Typically, there are two main types of Artificial Intelligence (AI), in the process of their training and the technologies used: Traditional and Generative AI.

Artificial Intelligence. Overview

Traditional AI

Traditional AI, often referred to as narrow or weak AI, is focused on performing a specific task intelligently. It refers to systems that are designed to respond to a specific set of inputs. Such systems are capable of learning from data and making decisions or predictions based on it.

Imagine that you are playing computer chess. The computer knows all the rules, it can predict your moves and make its own based on a predetermined strategy. He does not invent new ways of playing chess, but chooses a strategy from those already programmed. This is traditional AI.

Traditional artificial intelligence is like a master strategist, capable of making intelligent decisions within a specific set of rules. Other examples of traditional AI are voice assistants such as Siri or Alexa, Netflix or Amazon recommendation systems, and Google’s search algorithm. They have been trained to follow certain rules, to do certain work, but they do not create anything new.

Generative AI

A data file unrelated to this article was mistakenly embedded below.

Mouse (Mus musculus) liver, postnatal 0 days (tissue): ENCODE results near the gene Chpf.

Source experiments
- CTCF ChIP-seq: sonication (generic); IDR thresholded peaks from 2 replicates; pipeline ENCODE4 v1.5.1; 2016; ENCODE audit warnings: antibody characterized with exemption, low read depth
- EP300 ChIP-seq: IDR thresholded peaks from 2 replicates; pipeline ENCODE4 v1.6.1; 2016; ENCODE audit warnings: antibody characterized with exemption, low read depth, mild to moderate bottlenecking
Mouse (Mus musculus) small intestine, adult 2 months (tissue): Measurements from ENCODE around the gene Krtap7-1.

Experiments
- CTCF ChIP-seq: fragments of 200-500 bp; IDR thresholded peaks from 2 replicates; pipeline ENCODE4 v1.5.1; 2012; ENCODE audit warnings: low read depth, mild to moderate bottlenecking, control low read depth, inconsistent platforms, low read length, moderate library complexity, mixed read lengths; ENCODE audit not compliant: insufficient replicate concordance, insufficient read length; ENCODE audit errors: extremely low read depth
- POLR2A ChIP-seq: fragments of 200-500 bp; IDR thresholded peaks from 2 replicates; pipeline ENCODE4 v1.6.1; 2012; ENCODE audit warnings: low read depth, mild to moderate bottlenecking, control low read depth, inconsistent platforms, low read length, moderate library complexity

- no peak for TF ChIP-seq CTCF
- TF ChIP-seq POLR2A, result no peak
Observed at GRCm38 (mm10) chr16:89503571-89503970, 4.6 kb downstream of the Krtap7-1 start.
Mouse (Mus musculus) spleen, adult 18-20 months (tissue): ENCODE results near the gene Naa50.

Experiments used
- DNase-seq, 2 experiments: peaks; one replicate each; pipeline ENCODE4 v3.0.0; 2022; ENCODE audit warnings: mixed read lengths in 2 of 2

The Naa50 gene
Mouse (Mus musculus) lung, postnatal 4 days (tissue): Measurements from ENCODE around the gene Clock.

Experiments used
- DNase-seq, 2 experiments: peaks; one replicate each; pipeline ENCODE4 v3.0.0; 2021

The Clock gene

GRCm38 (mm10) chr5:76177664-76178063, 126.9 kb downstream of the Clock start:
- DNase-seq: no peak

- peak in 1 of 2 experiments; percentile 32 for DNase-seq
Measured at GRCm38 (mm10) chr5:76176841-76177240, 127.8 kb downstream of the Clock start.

Generative AI can be considered the next generation of artificial intelligence. This is a form of AI that is capable of creating something new. Let’s say you have a friend who loves to tell stories. But instead of a human friend, you have artificial intelligence. You give the AI a starting line, say, “A long time ago in a galaxy far, far away…”, then the AI takes it and creates a whole space adventure story, with characters, plot twists, and a thrilling ending.

Unlike traditional AI, generative AI creates something new based on the information it is given. It can create original, creative content, be it text, images, music or computer code. Generative AI models are trained on a data set and, by learning underlying patterns, generate new data that replicates the training set.

A prime example of generative AI is GPT-4 [Wiki], the language prediction model of OpenAI [Wiki]. Trained on vast amounts of Internet data, it is capable of creating human-like texts that are virtually indistinguishable from texts that a human would write.

AI Comparison Summary Table

The main difference between traditional and generative AI lies in their capabilities and applications. Traditional AI systems are used primarily to analyze data and make predictions, while generative AI goes further and creates entirely new content.


Traditional AI

Generative AI

Main characteristics

Specific tasks

Ability to create new data

Examines data and makes decisions or predictions

Using raw data to create new, original content

Works within a predefined set of rules

Can generate text, images, music and code

Teaching method

Supervised learning

Unsupervised learning

Required to label training data

Does not require labeled training data


Limited to specific tasks

Requires large amounts of training data

Inability to create new, original content

Generated content may not be consistent or accurate enough

Training may require a large amount of labeled data

It is difficult to control the specifics of the generated content


AI playing chess

GPT-4 from  OpenAI

Spam filters in email

AI to convey DeepArt style

Voice assistants (SiriAlexa)